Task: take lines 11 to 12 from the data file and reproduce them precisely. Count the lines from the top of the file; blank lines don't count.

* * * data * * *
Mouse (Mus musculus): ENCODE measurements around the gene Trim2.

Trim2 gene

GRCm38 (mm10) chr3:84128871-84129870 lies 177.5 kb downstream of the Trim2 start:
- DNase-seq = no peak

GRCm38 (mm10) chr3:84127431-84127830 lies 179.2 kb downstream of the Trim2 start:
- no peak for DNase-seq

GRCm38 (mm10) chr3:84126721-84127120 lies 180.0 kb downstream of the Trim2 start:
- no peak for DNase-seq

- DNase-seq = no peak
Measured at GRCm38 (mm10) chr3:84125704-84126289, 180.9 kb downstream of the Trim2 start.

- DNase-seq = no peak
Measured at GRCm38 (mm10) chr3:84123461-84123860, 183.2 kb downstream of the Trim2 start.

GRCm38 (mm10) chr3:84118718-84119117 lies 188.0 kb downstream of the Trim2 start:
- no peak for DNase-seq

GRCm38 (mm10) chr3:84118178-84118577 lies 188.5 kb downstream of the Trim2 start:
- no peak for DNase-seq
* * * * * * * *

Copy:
- DNase-seq = no peak
Measured at GRCm38 (mm10) chr3:84123461-84123860, 183.2 kb downstream of the Trim2 start.